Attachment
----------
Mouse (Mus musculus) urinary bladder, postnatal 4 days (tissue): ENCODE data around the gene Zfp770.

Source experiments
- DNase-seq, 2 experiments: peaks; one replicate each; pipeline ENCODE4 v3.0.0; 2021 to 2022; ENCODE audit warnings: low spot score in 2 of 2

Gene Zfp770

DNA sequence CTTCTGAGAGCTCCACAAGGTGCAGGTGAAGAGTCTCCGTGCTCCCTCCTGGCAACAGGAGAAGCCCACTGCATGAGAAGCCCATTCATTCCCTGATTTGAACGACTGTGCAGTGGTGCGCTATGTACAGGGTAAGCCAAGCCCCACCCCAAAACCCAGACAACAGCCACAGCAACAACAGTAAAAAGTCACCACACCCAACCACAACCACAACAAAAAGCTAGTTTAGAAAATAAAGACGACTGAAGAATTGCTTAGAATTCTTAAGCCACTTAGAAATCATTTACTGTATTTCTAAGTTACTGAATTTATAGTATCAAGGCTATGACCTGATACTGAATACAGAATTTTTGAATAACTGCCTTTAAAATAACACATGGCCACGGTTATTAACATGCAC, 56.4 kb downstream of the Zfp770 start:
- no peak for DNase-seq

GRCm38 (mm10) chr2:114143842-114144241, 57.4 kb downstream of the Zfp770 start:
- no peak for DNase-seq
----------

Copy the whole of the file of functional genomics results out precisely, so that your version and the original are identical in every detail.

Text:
Mouse (Mus musculus) urinary bladder, postnatal 4 days (tissue): ENCODE data around the gene Zfp770.

Source experiments
- DNase-seq, 2 experiments: peaks; one replicate each; pipeline ENCODE4 v3.0.0; 2021 to 2022; ENCODE audit warnings: low spot score in 2 of 2

Gene Zfp770

DNA sequence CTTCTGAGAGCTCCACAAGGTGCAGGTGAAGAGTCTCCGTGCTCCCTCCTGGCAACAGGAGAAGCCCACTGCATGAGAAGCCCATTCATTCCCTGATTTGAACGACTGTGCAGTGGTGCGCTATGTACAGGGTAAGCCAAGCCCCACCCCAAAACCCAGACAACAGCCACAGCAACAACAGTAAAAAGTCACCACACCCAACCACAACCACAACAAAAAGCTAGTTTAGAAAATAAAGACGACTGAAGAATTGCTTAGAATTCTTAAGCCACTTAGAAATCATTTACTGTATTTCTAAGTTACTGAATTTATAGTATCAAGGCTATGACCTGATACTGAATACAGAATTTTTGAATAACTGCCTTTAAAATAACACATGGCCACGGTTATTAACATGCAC, 56.4 kb downstream of the Zfp770 start:
- no peak for DNase-seq

GRCm38 (mm10) chr2:114143842-114144241, 57.4 kb downstream of the Zfp770 start:
- no peak for DNase-seq